The new iPad (entitled “new iPad”) doesn’t arrive tomorrow but somehow many major tech bloggers have already tried it out. It’s as if they got them early or something. How did they pull that off? Weird.
Until someone knocks him off the throne, the world looks to Mossberg first.
the key upgrades are to those core features — the 9.7-inch screen and the data speed over cellular networks. These upgrades are massive. Using the new display is like getting a new eyeglasses prescription — you suddenly realize what you thought looked sharp before wasn’t nearly as sharp as it could be.
Joshua Topolsky at The Verge thinks it’s great and offers advice:
For owners of the iPad 2, this isn't necessarily a slam dunk. While the updated features are a boon to the new iPad, it doesn't offer an experience that is significantly different from the previous version. If your screen never bothered you, and you never wanted a faster cellular connection or a better camera, there's not a great argument to upgrade (especially considering many of you just shelled out for a new tablet less than a year ago).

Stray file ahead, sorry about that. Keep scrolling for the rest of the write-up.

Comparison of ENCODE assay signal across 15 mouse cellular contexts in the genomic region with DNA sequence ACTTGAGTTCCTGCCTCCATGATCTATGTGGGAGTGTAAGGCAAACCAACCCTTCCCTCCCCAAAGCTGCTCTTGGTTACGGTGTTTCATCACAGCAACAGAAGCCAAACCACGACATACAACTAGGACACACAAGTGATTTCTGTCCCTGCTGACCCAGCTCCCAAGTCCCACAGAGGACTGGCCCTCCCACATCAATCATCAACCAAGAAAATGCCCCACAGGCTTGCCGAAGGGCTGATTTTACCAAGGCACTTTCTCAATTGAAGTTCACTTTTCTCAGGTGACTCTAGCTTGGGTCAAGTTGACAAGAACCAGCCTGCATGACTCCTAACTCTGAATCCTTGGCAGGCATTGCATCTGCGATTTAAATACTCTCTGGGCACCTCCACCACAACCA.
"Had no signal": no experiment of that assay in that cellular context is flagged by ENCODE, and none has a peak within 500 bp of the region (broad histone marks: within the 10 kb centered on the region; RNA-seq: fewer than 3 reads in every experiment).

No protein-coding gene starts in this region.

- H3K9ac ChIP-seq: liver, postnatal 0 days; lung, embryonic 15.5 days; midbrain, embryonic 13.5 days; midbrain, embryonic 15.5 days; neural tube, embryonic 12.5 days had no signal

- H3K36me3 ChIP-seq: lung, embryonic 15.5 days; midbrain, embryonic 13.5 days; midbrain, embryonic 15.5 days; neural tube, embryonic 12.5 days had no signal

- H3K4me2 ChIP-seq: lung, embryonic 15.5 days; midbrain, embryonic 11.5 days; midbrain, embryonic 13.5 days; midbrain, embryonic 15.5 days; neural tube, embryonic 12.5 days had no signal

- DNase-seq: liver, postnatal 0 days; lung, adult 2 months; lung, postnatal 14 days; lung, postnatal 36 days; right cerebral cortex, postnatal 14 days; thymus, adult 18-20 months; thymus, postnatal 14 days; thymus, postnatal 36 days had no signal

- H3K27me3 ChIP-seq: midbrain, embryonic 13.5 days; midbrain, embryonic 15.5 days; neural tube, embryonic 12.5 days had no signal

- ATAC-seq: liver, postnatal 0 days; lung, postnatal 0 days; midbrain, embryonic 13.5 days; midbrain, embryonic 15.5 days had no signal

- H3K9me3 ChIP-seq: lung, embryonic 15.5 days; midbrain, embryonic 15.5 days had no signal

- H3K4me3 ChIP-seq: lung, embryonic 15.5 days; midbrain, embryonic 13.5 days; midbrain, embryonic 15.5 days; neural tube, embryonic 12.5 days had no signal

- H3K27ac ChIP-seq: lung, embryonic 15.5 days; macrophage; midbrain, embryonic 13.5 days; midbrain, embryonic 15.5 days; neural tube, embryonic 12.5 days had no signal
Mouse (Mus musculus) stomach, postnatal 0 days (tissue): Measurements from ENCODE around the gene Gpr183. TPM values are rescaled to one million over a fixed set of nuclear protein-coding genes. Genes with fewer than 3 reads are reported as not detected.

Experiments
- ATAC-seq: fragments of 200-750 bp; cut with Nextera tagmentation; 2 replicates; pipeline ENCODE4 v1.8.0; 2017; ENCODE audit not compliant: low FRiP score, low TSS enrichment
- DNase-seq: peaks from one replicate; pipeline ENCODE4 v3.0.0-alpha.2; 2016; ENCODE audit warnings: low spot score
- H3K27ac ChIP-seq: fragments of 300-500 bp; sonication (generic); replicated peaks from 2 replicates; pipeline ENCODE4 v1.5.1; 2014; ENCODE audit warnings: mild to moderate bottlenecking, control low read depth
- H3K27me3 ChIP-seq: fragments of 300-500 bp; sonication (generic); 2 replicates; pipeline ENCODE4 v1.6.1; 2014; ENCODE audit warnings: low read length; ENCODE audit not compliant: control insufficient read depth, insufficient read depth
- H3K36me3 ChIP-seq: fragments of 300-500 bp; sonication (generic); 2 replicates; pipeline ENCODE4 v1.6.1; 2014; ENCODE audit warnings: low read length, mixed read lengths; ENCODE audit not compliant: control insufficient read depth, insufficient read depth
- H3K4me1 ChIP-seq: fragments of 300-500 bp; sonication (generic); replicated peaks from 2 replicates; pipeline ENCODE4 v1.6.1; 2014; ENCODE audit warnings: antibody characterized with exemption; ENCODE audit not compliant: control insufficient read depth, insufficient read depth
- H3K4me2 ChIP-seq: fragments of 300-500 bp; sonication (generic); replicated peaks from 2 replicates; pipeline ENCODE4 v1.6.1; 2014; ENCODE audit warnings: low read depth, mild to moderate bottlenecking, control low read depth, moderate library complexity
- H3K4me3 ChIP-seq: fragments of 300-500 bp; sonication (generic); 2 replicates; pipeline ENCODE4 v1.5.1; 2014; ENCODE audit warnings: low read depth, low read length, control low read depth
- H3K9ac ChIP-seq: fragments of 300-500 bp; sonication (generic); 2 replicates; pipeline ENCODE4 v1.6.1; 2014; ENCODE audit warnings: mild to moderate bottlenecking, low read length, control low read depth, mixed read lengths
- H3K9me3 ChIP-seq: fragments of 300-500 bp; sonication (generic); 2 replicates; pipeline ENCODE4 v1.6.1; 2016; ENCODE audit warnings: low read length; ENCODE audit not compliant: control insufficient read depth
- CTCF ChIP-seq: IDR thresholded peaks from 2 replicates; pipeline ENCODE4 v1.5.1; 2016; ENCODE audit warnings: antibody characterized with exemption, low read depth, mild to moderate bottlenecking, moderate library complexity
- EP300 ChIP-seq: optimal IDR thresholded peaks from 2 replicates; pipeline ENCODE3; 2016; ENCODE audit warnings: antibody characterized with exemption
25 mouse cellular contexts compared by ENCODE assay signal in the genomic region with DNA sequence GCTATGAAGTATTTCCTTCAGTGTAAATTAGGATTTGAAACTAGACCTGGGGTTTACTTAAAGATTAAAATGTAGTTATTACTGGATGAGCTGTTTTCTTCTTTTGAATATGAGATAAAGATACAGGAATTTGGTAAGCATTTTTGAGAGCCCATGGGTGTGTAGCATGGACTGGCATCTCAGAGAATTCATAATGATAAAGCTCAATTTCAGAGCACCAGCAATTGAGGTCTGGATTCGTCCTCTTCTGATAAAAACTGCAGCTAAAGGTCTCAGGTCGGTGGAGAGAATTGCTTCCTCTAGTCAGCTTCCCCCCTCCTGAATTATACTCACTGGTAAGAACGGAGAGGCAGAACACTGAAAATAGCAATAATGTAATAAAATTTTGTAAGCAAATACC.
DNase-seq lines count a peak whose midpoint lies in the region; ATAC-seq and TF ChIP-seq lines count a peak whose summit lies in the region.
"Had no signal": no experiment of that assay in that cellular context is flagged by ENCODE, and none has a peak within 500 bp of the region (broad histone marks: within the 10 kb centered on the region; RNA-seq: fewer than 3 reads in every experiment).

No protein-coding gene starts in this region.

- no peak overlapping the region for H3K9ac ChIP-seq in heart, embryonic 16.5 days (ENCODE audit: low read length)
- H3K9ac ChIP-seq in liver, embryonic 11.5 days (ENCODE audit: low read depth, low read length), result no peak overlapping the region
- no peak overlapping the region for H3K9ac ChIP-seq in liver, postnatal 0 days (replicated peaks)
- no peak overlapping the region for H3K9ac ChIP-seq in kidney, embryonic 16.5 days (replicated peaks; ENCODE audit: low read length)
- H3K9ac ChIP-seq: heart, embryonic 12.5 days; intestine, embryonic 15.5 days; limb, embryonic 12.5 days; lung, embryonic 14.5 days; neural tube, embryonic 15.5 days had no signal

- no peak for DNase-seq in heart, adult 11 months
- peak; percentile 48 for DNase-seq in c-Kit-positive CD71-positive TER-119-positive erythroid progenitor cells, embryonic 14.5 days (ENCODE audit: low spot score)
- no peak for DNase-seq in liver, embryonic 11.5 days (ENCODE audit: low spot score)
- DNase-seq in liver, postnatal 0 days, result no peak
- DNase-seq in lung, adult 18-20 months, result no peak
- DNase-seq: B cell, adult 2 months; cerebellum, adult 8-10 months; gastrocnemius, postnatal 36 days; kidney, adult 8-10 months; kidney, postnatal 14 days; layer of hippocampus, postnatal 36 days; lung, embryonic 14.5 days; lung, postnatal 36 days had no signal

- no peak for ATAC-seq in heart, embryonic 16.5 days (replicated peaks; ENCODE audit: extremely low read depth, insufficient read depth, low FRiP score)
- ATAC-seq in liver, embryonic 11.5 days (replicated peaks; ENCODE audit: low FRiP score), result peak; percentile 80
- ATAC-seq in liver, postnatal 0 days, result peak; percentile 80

However, if you're in the market for your first tablet, or upgrading from the original iPad or an Android device, do not hesitate. The new iPad is the most functional, usable, and beautiful tablet that any company has ever produced.
David Pogue in the Times offers some notes of caution:
High-definition videos look dazzling. This is the world’s first tablet that can actually show you hi-def movies in full 1080p high definition. But Netflix’s streaming movies don’t come to the iPad in high definition (yet, says Netflix), so they don’t look any better.
There’s another price you’ll pay for all this clarity, too: in storage. Tests performed by Macworld.com revealed that the graphics in Retina-ready apps consume two to three times as much of the iPad’s nonexpandable storage than pre-Retina apps. To update their apps for the new display, software companies must redo their graphics at much higher resolution, which means much larger files.